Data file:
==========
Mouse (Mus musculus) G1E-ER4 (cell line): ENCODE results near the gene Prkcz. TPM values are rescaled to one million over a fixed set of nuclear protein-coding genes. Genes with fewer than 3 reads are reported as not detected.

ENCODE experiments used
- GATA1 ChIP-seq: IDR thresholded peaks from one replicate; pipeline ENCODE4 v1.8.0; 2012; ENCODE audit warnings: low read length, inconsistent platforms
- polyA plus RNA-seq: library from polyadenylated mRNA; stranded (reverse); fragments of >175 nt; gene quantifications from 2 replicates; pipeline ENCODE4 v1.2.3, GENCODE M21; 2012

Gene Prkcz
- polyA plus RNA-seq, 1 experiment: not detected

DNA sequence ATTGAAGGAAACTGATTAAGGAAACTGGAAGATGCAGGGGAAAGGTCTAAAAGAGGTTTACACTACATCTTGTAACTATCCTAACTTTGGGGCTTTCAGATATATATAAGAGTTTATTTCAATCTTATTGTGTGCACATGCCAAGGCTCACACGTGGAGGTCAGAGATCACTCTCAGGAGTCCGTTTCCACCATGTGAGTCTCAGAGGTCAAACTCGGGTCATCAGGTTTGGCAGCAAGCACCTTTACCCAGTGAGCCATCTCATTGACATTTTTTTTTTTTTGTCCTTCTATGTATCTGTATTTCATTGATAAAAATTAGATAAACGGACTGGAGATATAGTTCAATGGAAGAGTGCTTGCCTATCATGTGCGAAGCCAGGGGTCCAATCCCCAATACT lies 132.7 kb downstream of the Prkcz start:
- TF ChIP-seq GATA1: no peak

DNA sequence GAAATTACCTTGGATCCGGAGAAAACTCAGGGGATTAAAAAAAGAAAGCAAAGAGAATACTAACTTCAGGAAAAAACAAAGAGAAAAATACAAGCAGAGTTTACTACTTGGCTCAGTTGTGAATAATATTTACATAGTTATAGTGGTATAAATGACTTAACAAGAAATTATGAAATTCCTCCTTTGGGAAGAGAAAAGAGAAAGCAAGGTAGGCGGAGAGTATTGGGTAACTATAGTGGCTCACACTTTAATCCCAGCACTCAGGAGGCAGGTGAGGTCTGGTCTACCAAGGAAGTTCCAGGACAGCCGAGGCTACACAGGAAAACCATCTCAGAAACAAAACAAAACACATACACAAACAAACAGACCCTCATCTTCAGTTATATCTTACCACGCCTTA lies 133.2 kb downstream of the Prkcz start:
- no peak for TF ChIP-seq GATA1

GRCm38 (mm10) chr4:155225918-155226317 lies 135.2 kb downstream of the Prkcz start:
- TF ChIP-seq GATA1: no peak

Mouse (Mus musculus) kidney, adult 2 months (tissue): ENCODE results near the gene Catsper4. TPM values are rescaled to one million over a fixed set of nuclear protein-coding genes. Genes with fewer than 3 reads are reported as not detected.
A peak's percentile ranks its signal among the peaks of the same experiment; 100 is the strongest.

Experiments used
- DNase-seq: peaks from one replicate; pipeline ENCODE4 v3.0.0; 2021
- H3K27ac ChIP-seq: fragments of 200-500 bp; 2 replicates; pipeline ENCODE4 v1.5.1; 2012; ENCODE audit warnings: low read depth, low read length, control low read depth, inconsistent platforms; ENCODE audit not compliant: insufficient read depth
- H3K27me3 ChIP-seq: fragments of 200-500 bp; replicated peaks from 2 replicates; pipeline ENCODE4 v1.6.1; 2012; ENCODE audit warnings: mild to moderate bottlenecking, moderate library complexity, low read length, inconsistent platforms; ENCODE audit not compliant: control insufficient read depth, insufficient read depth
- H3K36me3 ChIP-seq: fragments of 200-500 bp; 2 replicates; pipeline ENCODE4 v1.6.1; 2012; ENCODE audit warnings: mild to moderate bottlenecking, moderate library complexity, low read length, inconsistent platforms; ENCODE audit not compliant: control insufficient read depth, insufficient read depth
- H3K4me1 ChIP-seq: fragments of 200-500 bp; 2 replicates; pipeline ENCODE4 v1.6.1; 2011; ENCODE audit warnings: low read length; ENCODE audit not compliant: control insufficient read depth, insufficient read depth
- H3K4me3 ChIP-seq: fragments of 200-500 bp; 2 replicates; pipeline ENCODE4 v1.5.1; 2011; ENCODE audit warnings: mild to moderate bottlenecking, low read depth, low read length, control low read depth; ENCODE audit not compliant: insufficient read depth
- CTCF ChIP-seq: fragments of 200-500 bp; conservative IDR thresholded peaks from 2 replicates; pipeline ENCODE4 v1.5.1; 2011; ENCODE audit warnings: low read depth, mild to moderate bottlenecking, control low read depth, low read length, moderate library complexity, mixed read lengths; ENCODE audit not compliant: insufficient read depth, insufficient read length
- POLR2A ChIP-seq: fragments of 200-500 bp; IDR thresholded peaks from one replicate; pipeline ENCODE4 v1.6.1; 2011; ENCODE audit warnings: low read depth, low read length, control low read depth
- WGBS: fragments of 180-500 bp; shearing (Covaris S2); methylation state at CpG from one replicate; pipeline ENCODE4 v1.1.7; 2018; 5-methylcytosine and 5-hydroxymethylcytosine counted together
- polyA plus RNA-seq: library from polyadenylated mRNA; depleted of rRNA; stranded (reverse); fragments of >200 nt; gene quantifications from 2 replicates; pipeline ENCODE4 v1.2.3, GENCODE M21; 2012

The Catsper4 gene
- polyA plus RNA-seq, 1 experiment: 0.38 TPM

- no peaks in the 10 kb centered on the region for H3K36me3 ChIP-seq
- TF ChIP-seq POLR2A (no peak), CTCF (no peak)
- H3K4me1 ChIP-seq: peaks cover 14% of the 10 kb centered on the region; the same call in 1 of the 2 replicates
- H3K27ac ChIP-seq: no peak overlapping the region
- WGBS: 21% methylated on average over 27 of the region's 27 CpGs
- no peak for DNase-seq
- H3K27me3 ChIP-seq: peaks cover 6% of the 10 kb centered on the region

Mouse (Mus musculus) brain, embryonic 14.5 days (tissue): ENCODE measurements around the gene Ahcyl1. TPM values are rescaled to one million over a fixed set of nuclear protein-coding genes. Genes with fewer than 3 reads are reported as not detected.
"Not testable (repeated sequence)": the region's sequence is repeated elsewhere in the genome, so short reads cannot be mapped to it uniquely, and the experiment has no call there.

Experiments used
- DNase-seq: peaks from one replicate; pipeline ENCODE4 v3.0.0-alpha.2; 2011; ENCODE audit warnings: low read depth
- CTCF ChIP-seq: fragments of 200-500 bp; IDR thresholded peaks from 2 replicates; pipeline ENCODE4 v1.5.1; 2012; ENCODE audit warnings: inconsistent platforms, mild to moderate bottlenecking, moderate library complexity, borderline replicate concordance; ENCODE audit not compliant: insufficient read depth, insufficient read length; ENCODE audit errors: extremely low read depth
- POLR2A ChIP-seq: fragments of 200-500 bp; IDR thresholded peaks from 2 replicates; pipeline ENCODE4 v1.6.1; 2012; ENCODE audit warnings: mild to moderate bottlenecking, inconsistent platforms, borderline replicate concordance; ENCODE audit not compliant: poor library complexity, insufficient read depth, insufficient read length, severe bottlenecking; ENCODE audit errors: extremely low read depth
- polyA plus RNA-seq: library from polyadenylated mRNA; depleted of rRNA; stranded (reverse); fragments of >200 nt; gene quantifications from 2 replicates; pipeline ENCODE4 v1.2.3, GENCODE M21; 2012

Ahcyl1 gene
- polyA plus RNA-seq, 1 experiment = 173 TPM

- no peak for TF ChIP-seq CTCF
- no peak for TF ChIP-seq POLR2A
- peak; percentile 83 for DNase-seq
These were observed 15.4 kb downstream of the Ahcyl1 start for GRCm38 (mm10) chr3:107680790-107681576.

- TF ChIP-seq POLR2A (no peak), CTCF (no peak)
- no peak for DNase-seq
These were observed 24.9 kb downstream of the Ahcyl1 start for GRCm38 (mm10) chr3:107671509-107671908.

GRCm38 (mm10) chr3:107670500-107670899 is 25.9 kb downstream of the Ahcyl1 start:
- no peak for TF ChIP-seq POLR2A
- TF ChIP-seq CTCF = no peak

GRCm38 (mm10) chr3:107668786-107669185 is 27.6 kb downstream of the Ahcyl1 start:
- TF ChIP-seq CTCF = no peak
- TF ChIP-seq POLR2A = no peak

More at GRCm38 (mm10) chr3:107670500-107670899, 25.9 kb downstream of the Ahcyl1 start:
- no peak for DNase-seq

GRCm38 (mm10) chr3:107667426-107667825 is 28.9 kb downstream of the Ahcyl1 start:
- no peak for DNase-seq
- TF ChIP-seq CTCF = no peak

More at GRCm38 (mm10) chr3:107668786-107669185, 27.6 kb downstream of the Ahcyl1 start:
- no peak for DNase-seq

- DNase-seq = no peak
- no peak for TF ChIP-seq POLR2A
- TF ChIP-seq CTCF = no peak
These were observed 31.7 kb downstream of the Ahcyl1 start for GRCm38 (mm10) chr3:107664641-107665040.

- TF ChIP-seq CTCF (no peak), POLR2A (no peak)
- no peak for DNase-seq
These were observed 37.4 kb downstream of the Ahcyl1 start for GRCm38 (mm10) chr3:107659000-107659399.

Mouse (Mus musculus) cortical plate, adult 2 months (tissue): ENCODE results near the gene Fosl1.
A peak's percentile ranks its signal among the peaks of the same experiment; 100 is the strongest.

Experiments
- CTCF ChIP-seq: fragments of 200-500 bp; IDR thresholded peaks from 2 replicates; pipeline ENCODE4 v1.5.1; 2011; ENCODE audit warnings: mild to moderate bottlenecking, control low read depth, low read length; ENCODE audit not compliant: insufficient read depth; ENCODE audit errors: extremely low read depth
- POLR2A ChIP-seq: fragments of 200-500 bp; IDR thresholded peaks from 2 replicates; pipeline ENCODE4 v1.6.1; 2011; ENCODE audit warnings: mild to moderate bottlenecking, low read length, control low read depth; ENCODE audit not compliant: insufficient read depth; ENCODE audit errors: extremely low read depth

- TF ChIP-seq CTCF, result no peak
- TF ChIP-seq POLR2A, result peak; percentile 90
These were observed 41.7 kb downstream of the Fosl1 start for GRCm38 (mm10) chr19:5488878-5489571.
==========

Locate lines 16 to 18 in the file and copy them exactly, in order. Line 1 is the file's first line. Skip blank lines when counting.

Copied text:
- DNase-seq: peaks from one replicate; pipeline ENCODE4 v3.0.0; 2021
- H3K27ac ChIP-seq: fragments of 200-500 bp; 2 replicates; pipeline ENCODE4 v1.5.1; 2012; ENCODE audit warnings: low read depth, low read length, control low read depth, inconsistent platforms; ENCODE audit not compliant: insufficient read depth
- H3K27me3 ChIP-seq: fragments of 200-500 bp; replicated peaks from 2 replicates; pipeline ENCODE4 v1.6.1; 2012; ENCODE audit warnings: mild to moderate bottlenecking, moderate library complexity, low read length, inconsistent platforms; ENCODE audit not compliant: control insufficient read depth, insufficient read depth